Arts

3:28am

Tue July 3, 2012
Books

Dog Memoirs Will Fetch, Sit And Stay On Your Shelf

Originally published on Tue July 3, 2012 2:13 pm

Gromit is the purebred Pembroke Welsh corgi belonging to NPR's Julie Rovner — who says she's hoping to eventually adopt a companion pooch named Wallace.
Julie Rovner

The Morning Edition mailboxes are always overflowing with books sent by publishers. And recently, a fair number have fallen into a category you might call "dog memoirs" — books about how dogs transform their owners' lives.

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3:20am

Tue July 3, 2012
Author Interviews

A Cautionary Tale About Transforming Afghanistan

Originally published on Tue July 3, 2012 1:05 pm

Scores of Americans engineers worked in southern Afghanistan from the late 1940s to the late 1970s to build two large dams and a canal network. The development project soon became a vast experiment in social engineering. New villages were constructed, with schools and health clinics. A new, modern society was to rise from the desert.
Courtesy of the U.S. National Archives via Foreign Policy

The plan in Afghanistan was ambitious. Americans would set up a base in one of the most remote parts of one of the world's most isolated countries. The project would last many years and cost large sums of money. And in the end, Afghanistan, or at least one small part of it, would be a new, modern country.

When Americans think of large-scale U.S. involvement in Afghanistan, most would point to the Sept. 11 attacks that prompted the American invasion of the country in 2001.

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12:39pm

Mon July 2, 2012
Book Reviews

'The Age Of Miracles' Considers Earth's Fragility

iStock

The Age of Miracles is literary fiction, but it spins out the same kind of "what if?" disaster plot that distinguishes many a classic sci-fi movie. Too bad the title The Day the Earth Stood Still was already taken, because it really would have been the perfect title for Thompson's novel.

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12:06pm

Mon July 2, 2012
Food

Wake Up Your Vegan Meals With Indian Fare

Originally published on Mon July 2, 2012 3:40 pm

Courtesy Anupy Singla

Anupy Singla wants to spice up your vegan diet with some Indian flare.

"If you look at Indian cuisine," the food writer tells NPR's Michel Martin, "it really is one of the only cuisines that highlights vegetarian food, so it's not a far stretch."

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11:55am

Mon July 2, 2012
Arts & Life

Has The Big Day Lost Its Appeal For New Brides?

Originally published on Mon July 2, 2012 3:40 pm

Transcript

MICHEL MARTIN, HOST:

I'm Michel Martin and this is TELL ME MORE from NPR News. Coming up, that 4th of July feast is just around the corner and many of us are hoping to load our plates with meat, but one cook is saying, why not go vegan? Anupy Singla will share her cookbook, "Vegan Indian Cooking: 140 Simple and Healthy Vegan Recipes." That's in just a few minutes.

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7:03am

Mon July 2, 2012
Book Reviews

Unicorns And Witches And Wild Mood Swings, Oh My!

Originally published on Mon July 2, 2012 12:11 pm

Cover Detail

Petra Mayer is an associate editor at NPR Books.

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3:33am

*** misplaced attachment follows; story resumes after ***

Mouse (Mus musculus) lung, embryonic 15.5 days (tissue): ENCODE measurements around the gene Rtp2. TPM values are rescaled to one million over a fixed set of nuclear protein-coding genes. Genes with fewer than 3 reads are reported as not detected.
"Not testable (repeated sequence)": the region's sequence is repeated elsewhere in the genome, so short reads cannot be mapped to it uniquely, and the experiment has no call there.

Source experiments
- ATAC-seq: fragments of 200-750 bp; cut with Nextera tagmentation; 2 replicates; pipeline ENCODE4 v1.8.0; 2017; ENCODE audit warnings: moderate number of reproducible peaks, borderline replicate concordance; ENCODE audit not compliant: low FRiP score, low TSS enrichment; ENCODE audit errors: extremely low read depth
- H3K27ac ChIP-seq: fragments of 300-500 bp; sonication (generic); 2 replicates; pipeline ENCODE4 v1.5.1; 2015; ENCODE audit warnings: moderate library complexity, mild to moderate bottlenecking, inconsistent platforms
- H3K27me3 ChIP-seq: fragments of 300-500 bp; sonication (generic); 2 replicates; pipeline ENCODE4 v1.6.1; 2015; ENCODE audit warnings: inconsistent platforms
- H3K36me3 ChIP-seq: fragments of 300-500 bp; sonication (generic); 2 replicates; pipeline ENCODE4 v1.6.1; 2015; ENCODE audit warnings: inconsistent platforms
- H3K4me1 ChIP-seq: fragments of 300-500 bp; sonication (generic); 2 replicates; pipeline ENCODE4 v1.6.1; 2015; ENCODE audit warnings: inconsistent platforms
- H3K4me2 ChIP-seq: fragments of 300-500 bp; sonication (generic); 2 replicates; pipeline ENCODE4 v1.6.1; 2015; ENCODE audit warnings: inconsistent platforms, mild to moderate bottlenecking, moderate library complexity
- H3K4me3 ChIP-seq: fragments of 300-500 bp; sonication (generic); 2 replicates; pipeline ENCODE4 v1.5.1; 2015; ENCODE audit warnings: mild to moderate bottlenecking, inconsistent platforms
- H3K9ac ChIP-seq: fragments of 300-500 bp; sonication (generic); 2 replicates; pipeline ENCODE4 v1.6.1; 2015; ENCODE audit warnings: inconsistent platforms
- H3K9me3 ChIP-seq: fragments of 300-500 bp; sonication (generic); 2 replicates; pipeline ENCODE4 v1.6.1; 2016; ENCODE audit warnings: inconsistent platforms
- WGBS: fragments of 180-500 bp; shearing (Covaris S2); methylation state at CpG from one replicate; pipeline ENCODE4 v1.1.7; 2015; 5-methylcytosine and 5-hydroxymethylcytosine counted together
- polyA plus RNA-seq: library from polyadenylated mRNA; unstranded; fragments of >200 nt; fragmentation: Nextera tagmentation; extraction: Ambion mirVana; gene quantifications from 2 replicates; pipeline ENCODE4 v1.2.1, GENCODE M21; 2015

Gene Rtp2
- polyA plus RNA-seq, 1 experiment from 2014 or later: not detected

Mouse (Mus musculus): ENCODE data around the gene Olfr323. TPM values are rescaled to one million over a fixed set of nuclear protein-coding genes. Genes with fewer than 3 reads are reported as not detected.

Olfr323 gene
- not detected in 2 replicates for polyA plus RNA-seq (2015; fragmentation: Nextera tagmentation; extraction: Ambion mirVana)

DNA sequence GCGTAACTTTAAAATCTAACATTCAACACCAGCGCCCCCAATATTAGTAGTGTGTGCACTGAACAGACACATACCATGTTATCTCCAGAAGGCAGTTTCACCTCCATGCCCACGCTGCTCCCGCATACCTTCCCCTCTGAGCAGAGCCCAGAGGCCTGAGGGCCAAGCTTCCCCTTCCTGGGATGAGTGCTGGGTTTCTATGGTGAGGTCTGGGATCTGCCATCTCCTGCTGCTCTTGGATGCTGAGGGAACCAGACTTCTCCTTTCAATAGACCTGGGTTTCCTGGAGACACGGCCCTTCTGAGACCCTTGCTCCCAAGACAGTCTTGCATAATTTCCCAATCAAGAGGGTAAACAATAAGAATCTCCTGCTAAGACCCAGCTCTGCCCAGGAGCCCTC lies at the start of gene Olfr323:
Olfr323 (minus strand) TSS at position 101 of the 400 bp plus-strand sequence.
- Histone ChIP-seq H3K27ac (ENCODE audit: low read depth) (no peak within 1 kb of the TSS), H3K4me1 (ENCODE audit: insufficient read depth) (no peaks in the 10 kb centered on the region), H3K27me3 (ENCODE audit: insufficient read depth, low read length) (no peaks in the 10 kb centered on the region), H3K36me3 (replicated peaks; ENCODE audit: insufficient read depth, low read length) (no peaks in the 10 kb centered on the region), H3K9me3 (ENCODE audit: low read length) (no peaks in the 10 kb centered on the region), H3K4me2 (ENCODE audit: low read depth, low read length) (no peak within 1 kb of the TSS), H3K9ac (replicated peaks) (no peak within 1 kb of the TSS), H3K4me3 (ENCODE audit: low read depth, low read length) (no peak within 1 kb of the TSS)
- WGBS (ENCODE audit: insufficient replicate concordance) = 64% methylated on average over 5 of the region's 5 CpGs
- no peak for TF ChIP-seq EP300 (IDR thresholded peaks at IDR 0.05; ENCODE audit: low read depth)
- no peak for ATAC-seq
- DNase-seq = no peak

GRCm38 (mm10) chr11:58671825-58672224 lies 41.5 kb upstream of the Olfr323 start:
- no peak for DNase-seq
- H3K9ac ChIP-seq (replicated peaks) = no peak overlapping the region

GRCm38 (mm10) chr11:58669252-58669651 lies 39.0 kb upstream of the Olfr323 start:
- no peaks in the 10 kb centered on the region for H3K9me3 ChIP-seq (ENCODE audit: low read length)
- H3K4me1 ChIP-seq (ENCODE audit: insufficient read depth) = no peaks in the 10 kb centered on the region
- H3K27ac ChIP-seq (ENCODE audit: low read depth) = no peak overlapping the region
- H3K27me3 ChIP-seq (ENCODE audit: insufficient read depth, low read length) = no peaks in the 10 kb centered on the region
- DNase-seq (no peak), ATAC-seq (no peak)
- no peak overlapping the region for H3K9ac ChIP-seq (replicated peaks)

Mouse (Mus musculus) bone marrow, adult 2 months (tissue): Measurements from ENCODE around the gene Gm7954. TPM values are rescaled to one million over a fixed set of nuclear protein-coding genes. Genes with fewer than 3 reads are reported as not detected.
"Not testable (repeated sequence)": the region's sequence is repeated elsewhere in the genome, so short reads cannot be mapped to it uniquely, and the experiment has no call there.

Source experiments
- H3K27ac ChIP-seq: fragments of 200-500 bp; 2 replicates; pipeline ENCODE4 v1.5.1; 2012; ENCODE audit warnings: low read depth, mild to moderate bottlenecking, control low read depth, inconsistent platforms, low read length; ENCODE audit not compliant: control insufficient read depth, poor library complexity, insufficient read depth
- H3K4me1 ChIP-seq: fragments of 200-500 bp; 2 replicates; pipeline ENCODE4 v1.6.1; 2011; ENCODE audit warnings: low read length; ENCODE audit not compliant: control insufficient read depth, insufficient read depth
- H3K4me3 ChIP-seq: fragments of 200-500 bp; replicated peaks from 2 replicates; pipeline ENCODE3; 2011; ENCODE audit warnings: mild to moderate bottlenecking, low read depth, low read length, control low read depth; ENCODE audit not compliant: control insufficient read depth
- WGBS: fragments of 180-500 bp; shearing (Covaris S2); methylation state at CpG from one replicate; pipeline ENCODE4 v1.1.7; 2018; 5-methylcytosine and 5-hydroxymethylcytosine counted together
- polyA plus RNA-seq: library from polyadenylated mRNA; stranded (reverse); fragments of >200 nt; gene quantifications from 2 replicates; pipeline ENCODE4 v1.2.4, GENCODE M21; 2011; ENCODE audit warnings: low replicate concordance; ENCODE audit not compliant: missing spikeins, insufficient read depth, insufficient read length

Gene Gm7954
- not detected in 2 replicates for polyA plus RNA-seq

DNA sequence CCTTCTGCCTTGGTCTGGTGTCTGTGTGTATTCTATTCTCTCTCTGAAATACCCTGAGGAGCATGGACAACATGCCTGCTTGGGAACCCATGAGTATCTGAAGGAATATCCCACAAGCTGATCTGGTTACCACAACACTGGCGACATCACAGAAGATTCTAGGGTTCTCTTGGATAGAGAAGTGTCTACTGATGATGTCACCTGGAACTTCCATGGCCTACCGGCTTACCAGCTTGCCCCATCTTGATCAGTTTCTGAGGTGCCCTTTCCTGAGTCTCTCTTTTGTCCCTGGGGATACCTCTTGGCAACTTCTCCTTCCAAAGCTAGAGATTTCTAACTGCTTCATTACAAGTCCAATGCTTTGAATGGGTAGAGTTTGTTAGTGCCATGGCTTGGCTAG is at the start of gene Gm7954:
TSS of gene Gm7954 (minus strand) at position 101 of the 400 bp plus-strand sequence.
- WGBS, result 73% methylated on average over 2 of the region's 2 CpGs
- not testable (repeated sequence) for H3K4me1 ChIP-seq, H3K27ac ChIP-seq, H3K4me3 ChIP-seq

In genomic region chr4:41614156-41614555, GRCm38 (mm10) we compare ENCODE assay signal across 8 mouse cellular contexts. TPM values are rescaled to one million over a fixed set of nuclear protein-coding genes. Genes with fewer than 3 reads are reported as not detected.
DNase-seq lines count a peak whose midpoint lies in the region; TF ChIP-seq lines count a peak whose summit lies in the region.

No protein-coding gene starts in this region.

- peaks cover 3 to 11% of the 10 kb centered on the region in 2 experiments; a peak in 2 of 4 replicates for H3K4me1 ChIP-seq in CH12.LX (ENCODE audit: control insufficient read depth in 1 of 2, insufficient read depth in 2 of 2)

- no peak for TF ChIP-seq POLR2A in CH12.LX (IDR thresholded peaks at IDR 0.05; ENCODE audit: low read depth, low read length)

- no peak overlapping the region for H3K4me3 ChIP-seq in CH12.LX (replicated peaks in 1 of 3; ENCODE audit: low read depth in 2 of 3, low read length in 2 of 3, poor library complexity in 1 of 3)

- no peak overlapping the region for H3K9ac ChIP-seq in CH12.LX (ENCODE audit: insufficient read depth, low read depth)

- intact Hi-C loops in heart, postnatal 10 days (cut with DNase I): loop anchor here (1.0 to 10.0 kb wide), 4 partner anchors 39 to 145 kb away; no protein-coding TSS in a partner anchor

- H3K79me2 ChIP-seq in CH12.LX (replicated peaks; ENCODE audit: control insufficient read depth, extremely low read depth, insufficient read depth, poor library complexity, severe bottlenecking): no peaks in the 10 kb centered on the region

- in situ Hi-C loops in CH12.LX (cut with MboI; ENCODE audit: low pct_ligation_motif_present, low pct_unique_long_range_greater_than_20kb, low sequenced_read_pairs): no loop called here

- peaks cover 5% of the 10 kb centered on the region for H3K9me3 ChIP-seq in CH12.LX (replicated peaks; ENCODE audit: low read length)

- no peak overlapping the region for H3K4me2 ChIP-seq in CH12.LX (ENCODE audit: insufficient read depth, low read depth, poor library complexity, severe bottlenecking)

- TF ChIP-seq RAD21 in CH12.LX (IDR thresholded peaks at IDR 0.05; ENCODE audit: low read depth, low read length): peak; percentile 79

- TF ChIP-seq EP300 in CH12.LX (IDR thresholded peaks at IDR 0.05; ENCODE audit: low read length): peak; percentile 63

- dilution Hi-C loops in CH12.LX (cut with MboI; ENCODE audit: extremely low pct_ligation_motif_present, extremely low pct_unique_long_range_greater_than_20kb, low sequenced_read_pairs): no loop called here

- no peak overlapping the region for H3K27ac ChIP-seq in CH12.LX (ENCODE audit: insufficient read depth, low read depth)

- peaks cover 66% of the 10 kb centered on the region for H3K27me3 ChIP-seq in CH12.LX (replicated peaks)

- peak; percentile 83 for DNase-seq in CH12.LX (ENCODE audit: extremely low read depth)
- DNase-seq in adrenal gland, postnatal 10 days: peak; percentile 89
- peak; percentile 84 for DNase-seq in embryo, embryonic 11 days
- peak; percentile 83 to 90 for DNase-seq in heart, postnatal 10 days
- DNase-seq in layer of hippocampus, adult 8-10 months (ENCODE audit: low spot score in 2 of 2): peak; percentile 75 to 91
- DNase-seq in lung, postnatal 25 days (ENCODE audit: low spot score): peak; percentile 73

Mon July 2, 2012
Crime In The City

Philly Author's 'Confession': I Lived These Stories

Originally published on Thu July 5, 2012 4:49 pm

Author Solomon Jones bases his work on his own experiences on the streets of Philadelphia.
Milton Perry

Philadelphia may be called the City of Brotherly Love, but author Solomon Jones sees the sadder, more complex side of the city.

Jones' books feature Philly police detective Mike Coletti. When we meet him in The Last Confession, he's on the verge of retirement, but before he can head off into the sunset, he's got to confront some demons from his past and catch a serial killer calling himself the Angel of Death.

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3:29am

Mon July 2, 2012
The Salt

Pie-Making 101: How I Overcame My Fear Of Crumbling Crust

Originally published on Mon July 2, 2012 11:27 am

CIA Instructor George Higgins checks the slices of pie made by students.
Allison Aubrey NPR

If you listen to my story on Morning Edition, you'll understand the generational divide that has led to my fear of making a pie crust.

So when I decided to overcome my fear, I did it the right way. I hopped on a train to the Culinary Institute of America, the nation's premier cooking school, in Hyde Park, N.Y. There I learned the foolproof pie crust formula that chef George Higgins teaches his students. "It starts with 3, 2, 1," he explains.

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4:03pm

Sun July 1, 2012
Author Interviews

The Complex 'Tapestry' of Michelle Obama's Ancestry

Originally published on Mon July 2, 2012 10:17 am

Fraser and Marian Shields Robinson raised their children, Craig and Michelle, in Chicago, but their family's ancestry can be traced back to pre-abolition Georgia.
Barack Obama Campaign

When Michelle Obama's great-great-great grandmother was 8 years old, her life underwent a dramatic change.

Melvinia Shields was a slave who grew up at a South Carolina estate with a relatively large community of slaves she knew well. But then she was moved to a small farm in northern Georgia where she was one of only three slaves; most white people in the area didn't own any.

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7:55am

Sun July 1, 2012
Movie Interviews

Lost In 'The City Dark': Documenting Missing Stars

Peabody-winning filmmaker Ian Cheney tackles a rather intangible subject in his latest film: light pollution. Host David Greene speaks with Cheney about The City Dark and what people lose when they can no longer see the stars.

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